• What wisdom might we take — both positive and negative — from Hamlet’s story and the Cape Town initiative that we could use as lessons for our own lives both now and in the future?



Oobleck: A Lesson in Leadership?

While From amazon.caexploring Dr. Seuss’ Bartholomew and the Oobleck as a text for my children, I was struck with an idea:another lens through which I could look at this book. My Learning Coordinator colleague, A. Gilbert, and I have put forth the idea to secondary teachers of reading picture books in high school English classrooms, and this book might work.

Specifically, it might be interesting to explore the nature of leadership. Jeffrey Wilhelm promotes the idea of re-framing our lessons through an essential question, as explained in his book Engaging Readers & Writers with Inquiry.

Perhaps this book could be used to set up an exploration into the nature of leadership and the essential question: What is the nature of good leadership? What, then, is bad leadership?

Another essential question could be: What is the role of the ‘common person’ when faced wiboss-vs-leader-800x800th ‘bad’ leadership? What is my responsibility when faced with injustice?

Wouldn’t it be interesting to use this question and then Bartholomew and the Oobleck for Grade 12 students who then studied George Orwell’s 1984 to find out those answers? And then possibly studied Hamlet with the same essential questions?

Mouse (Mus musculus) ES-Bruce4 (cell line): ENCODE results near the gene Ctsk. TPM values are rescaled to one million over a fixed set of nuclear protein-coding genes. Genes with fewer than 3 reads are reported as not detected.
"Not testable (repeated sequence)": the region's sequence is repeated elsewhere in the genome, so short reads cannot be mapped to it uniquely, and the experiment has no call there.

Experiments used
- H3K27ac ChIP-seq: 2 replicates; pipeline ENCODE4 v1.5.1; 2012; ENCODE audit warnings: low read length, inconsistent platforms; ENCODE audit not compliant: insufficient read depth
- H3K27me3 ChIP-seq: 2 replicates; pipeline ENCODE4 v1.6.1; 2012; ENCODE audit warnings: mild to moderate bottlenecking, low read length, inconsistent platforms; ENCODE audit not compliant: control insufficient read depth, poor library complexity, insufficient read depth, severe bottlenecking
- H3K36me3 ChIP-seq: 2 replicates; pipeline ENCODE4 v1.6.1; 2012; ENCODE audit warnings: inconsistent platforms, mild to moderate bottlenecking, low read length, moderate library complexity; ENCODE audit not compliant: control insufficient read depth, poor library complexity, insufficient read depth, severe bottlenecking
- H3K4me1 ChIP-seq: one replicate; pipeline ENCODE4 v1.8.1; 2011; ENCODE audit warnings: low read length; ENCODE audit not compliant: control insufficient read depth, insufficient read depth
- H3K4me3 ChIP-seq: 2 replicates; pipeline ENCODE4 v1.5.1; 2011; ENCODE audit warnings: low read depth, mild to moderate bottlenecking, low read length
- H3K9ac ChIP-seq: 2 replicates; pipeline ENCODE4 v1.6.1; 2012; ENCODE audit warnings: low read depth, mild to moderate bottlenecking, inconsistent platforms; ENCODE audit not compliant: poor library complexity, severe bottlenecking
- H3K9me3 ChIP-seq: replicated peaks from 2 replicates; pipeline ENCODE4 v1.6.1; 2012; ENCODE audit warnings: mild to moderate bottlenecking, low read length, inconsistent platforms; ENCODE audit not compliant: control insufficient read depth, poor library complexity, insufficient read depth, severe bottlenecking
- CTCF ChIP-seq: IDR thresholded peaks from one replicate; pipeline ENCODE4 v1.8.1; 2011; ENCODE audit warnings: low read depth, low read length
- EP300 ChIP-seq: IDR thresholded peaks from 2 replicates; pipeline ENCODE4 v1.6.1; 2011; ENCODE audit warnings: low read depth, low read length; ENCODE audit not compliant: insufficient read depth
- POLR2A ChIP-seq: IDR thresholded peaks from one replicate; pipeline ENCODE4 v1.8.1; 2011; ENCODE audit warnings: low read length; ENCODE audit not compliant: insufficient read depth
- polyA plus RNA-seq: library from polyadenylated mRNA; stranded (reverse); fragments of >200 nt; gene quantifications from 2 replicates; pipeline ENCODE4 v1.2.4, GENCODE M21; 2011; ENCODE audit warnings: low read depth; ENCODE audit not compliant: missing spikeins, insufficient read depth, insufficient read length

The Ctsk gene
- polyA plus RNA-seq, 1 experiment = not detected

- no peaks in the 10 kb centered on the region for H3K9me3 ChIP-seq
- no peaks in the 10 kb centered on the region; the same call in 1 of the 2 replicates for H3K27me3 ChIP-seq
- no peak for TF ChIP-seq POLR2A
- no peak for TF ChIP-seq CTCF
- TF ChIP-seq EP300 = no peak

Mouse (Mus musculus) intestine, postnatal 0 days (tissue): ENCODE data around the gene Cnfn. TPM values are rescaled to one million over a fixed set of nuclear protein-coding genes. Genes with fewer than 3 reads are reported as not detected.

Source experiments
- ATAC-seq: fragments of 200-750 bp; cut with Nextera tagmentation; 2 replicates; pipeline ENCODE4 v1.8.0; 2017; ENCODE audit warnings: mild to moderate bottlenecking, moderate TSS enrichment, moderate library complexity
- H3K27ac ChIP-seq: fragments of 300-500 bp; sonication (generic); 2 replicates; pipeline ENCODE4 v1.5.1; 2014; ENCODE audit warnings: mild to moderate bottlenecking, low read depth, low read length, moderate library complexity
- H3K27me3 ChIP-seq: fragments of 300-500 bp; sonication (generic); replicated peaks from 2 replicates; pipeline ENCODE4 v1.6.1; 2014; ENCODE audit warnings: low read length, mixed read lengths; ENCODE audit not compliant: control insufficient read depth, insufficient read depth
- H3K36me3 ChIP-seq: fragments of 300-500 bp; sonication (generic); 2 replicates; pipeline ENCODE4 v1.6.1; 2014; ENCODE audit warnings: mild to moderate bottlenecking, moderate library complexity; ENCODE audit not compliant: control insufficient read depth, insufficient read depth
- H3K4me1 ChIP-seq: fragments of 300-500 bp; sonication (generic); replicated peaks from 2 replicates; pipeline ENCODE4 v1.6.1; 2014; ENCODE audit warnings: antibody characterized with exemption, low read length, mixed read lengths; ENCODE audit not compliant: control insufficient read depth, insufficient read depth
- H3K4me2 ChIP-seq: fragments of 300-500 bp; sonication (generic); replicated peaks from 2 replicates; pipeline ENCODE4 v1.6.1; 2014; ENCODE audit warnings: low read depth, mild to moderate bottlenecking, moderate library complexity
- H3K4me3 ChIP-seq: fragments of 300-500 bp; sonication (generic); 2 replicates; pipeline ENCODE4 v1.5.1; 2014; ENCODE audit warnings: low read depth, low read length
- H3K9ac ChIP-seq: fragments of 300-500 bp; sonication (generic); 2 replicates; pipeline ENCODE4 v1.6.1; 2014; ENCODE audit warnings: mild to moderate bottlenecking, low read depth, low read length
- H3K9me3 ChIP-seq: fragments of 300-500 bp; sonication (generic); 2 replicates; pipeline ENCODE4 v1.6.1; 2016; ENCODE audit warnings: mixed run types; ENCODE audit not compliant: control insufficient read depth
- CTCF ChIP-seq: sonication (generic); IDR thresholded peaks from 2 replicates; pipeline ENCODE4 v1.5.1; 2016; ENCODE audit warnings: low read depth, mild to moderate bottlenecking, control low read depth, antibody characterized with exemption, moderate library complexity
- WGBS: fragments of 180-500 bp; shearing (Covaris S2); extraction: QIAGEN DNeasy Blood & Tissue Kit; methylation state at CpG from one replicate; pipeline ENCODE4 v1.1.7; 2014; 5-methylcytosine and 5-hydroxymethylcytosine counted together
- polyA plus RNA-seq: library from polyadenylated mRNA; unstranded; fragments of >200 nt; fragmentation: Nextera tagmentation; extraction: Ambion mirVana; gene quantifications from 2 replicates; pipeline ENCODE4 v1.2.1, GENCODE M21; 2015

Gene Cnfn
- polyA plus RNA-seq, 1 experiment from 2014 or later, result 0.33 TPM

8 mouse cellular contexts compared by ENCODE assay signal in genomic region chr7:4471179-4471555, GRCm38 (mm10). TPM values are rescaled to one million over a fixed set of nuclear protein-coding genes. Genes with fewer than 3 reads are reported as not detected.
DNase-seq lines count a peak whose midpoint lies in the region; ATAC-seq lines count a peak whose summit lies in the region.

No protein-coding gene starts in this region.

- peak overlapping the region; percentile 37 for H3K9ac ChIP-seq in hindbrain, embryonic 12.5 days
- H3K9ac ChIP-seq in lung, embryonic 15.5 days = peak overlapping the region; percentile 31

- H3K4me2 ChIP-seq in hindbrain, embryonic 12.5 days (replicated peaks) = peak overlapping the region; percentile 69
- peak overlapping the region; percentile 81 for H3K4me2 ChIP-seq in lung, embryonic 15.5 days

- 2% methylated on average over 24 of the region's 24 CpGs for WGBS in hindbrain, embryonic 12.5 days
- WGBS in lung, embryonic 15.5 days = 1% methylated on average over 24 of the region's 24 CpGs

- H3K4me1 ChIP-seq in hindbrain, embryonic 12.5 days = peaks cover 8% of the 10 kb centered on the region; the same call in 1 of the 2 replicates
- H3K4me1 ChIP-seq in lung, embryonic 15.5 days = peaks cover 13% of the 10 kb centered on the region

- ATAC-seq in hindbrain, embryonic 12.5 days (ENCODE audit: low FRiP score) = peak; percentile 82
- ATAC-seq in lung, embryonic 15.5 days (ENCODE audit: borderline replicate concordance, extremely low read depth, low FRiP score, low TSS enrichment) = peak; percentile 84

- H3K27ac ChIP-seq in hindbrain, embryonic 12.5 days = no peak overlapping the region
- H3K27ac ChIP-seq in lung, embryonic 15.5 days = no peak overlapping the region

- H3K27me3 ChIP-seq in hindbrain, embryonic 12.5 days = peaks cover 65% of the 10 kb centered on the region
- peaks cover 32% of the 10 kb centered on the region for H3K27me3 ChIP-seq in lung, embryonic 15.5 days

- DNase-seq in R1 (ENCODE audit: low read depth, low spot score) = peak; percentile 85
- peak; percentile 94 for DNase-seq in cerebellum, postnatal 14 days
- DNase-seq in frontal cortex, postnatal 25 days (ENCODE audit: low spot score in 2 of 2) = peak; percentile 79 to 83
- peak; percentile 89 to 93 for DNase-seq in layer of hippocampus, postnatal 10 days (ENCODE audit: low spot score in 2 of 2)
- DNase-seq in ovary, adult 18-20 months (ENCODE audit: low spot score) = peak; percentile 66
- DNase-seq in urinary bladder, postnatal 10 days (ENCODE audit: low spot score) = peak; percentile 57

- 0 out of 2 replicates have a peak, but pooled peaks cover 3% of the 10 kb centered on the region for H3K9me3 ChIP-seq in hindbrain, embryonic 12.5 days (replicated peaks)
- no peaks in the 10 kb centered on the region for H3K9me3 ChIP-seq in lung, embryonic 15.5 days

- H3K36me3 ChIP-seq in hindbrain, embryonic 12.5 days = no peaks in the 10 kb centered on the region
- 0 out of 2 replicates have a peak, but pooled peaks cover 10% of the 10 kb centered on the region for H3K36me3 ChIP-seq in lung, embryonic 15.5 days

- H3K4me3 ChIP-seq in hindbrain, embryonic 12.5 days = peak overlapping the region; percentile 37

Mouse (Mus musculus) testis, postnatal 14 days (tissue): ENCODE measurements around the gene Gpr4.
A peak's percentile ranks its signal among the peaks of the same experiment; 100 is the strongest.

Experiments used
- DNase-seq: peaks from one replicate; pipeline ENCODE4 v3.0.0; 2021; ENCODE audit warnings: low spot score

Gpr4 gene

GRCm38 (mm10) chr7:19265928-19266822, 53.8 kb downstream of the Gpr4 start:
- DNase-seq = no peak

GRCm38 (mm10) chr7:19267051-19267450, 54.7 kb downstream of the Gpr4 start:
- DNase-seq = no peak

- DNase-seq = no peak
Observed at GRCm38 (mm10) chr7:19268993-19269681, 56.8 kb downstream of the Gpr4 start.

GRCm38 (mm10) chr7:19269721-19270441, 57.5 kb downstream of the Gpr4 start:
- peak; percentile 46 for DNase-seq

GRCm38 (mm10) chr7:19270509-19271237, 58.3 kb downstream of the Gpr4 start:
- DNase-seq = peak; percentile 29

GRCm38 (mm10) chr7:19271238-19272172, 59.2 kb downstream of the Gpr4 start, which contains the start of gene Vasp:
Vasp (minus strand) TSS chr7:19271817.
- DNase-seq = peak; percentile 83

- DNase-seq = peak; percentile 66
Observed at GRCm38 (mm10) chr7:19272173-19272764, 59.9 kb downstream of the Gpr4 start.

Bartholomew, for example, confronts King Derwin of Didd,

“You may be a mighty king,” he said. “But you’re sitting in oobleck up to your chin. And so is everyone King-Derwinelse in your land.  And if you won’t even say you’re sorry, you’re no sort of king at all!”

It might be interesting to ask students: is this what good leadership looks like? Is this confrontation the responsibility of Bartholomew?

And we could explore the nature of leadership by way of sites such as Leadership Freak or Modern Servant Leader.

IMG_1727Indeed, the more I think about this book, the more I sense it was written as a commentary on leadership. (And this is also supported by the fact that some of Dr. Seuss’ books are meant to be commentaries on certain topics, such as fascism in Yertle the Tertle or destroying the environment in The Lorax.)

I think the commentary on leadership was driven home to me when I happened to look at the back cover of IMG_1710Bartholomew and the Oobleck, which depicts a person having the Oobleck land on their head, to their obvious dismay under the words “Beware the Oobleck!”

If the Oobleck is a metaphor for a ill-conceived idea from a detached and capricious leader, then what might be the lesson for teachers and leaders in the education system?

Is this a commentary by Seuss about how the common person must pick up the tab, so to speak, and bear the brunt of the short-sighted, common-sense-defying ideas of a power-wielding leader?

I wonder if this book should be required reading for leadership and teacher candidates…